NVIDIA GPUs Open the Door to ARM64 Entry Into High Performance Computing
(Marketwire Via Acquire Media NewsEdge) LEIPZIG, GERMANY -- (Marketwired) -- 06/23/14 --
ISC'14 -- NVIDIA (NASDAQ: NVDA) today announced that multiple server vendors are leveraging the performance of NVIDIA® GPU accelerators to launch the world's first 64-bit ARM development systems for high performance computing (HPC).
ARM64 server processors were primarily designed for micro-servers and web servers because of their extreme energy efficiency. Now, they can tackle HPC-class workloads when paired with GPU accelerators using the NVIDIA CUDA® 6.5 parallel programming platform, which supports 64-bit ARM processors.
GPUs provide ARM64 server vendors with the muscle to tackle HPC workloads, enabling them to build high-performance systems that maximize the ARM architecture's power efficiency and system configurability. A list of initial ARM64 systems is provided below.
Highly Efficient HPC Computing OptionsFeaturing Applied Micro X-GeneARM64 CPUs and NVIDIA Tesla® K20 GPU accelerators, the new ARM64 servers will provide customers with an expanded range of efficient, high-performance computing options to drive compute-intensive HPC and enterprise data center workloads. In addition, users will immediately be able to take advantage of hundreds of existing CUDA-accelerated scientific and engineering HPC applications by simply recompiling them to ARM64 systems.
"NVIDIA has built the industry's most comprehensive accelerated computing platform -- including servers, software, development tools, processors, and related technologies -- optimized for the HPC industry," said Ian Buck, vice president of Accelerated Computing at NVIDIA. "GPUs are the enabling technology that allow server vendors to build HPC-class systems around flexible ARM64 processors. The result is new, highly innovative computing solutions for HPC."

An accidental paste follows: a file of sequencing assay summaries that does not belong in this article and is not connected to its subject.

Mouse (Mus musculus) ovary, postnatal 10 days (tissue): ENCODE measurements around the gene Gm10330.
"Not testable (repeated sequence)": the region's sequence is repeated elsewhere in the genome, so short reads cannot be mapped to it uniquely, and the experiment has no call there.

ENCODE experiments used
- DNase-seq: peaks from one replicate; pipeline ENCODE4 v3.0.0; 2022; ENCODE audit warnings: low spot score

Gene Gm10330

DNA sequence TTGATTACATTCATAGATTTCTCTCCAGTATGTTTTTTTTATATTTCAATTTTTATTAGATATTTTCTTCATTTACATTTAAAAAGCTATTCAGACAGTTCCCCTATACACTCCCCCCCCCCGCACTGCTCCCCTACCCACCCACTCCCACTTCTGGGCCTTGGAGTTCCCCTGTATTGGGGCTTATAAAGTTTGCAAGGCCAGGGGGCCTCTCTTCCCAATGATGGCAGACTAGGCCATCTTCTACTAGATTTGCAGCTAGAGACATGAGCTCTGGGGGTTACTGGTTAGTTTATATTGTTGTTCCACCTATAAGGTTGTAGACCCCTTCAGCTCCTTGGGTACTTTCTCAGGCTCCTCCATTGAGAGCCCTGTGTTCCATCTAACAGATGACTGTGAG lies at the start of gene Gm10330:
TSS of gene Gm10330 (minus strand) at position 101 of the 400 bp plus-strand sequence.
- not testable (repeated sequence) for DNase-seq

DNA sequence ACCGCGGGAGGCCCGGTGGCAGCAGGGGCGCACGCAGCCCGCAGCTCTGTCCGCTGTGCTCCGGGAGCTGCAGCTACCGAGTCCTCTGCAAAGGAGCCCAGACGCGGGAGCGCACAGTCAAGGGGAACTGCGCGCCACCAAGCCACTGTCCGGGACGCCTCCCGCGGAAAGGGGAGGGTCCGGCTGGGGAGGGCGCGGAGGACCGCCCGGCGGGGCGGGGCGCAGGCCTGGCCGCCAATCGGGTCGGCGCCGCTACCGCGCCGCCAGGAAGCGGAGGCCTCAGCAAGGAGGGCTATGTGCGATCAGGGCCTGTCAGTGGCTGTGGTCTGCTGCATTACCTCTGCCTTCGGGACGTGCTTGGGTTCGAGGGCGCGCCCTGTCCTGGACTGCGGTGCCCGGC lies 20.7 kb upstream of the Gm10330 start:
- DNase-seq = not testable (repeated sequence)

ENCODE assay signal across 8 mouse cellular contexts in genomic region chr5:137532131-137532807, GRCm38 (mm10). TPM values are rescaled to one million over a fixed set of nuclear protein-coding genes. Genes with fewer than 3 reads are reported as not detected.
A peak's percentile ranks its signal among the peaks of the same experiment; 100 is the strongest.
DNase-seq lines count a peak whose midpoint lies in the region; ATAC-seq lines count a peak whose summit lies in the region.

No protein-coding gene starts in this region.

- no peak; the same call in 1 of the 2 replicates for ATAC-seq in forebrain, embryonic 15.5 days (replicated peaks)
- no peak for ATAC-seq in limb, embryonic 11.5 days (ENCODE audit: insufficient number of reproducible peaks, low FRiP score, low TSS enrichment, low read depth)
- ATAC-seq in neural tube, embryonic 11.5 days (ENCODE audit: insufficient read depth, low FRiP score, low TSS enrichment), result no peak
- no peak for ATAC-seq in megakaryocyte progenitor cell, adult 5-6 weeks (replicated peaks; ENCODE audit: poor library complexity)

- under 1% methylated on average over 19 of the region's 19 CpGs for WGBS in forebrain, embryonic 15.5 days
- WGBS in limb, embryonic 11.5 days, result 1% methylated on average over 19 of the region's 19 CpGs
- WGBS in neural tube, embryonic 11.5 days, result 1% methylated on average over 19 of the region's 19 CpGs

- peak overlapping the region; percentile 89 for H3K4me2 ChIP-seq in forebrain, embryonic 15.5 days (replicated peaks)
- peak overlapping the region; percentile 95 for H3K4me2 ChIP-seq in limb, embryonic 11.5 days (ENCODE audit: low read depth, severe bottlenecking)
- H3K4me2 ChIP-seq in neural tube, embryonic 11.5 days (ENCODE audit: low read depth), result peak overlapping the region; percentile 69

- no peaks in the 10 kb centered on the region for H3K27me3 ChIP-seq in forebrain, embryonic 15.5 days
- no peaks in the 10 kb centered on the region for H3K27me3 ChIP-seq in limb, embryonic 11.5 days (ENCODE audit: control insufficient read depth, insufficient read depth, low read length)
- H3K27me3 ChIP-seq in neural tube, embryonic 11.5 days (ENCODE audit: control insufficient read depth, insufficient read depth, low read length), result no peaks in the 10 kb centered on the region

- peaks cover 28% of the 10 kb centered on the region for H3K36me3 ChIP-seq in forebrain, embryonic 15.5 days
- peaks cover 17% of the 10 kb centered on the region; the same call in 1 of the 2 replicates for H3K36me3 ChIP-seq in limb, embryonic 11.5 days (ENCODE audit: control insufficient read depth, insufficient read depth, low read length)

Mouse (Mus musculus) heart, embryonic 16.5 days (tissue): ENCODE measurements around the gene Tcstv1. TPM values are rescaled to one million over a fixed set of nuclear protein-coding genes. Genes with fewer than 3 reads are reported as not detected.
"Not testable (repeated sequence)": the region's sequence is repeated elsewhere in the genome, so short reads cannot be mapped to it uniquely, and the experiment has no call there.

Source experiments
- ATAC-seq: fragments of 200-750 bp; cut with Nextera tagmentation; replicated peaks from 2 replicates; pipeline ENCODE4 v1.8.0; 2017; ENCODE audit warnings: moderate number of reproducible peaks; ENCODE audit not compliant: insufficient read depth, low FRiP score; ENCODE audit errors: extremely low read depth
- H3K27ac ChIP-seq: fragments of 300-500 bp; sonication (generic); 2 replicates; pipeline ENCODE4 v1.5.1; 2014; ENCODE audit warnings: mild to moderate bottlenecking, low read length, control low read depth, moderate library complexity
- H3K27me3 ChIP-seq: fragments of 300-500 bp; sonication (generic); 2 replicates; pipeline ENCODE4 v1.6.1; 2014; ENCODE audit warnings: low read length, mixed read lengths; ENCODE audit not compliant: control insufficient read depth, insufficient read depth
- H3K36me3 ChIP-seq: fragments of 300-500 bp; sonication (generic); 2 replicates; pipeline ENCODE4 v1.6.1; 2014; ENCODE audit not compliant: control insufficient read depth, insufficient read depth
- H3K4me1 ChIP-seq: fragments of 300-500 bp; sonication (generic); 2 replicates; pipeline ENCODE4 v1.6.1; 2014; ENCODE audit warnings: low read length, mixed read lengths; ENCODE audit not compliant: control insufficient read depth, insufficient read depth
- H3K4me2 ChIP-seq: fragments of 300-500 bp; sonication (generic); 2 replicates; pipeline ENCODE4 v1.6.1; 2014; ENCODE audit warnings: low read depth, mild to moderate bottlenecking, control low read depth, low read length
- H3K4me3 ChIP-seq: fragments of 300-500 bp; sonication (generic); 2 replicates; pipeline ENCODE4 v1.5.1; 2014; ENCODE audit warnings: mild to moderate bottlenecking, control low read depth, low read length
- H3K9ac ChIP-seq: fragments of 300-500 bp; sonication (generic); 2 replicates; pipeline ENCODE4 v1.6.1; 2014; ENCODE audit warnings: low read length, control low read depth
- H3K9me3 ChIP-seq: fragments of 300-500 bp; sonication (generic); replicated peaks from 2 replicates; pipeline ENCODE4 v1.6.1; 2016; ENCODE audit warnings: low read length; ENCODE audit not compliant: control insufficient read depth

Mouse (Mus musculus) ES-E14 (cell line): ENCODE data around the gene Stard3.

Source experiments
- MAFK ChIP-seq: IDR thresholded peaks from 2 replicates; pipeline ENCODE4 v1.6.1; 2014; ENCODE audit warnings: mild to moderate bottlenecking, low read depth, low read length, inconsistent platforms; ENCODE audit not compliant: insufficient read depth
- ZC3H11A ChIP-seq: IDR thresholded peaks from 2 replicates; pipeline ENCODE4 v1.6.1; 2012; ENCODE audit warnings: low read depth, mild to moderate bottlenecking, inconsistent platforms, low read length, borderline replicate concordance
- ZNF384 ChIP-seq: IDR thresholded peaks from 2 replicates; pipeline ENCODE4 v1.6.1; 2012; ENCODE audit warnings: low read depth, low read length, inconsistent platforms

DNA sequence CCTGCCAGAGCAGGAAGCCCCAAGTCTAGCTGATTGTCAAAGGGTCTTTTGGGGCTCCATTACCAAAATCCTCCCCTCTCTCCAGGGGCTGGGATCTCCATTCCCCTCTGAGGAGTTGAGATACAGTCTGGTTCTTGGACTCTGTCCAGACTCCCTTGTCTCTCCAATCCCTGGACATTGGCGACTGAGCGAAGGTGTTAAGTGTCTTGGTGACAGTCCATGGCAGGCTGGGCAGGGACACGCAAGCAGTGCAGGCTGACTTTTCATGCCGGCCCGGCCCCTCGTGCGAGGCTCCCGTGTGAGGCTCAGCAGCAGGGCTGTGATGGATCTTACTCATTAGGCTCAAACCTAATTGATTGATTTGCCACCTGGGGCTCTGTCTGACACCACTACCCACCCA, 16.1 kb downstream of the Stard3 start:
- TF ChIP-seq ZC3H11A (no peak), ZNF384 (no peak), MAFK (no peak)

Using ARM to Drive Scientific Discovery"We aim to leverage the latest technology advances, both within and beyond the HPC market, to move science forward in entirely new ways," said Pat McCormick, senior scientist at Los Alamos National Laboratory. "We are working with NVIDIA to explore how we can unite GPU acceleration with novel technologies like ARM to drive new levels of scientific discovery and innovation."
"The availability of accelerated 64-bit ARM servers is one of the most significant developments to hit the HPC market this year," said Earl Joseph, IDC program vice president for HPC. "IDC believes there is substantial interest within the HPC community in evaluating GPU-accelerated 64-bit ARM systems for next-generation computing projects."
Availability Next MonthThe first GPU-accelerated ARM64 development platforms will be available in July from Cirrascale Corp. and E4 Computer Engineering, with production systems expected to ship later this year. The Eurotech Group also plans to ship production systems later this year. System details include:
Cirrascale RM1905D - High-density two-in-one 1U server with two Tesla K20 GPU accelerators; provides high-performance, low total cost of ownership for private cloud, public cloud, HPC, and enterprise applications. E4 EK003 - Production-ready, low-power 3U, dual-motherboard server appliance with two Tesla K20 GPU accelerators, designed for seismic, signal and image processing, video analytics, track analysis, web applications and MapReduce processing. Eurotech - Ultra-high density, energy efficient and modular Aurora HPC server configuration, based on proprietary Brick Technology and featuring direct hot liquid cooling.
NVIDIA is demonstrating new ARM development systems at the International Supercomputing Conference, June 23-26, in booth 230.
About NVIDIA Tesla GPU AcceleratorsNVIDIA Tesla GPUs are massively parallel accelerators based on the NVIDIA CUDA parallel computing platform and programming model. Tesla GPUs are designed from the ground up for power-efficient, high performance computing, computational science, supercomputing, big data analytics, and machine learning applications, delivering dramatically higher acceleration for a range of scientific and commercial applications than a CPU-only approach.
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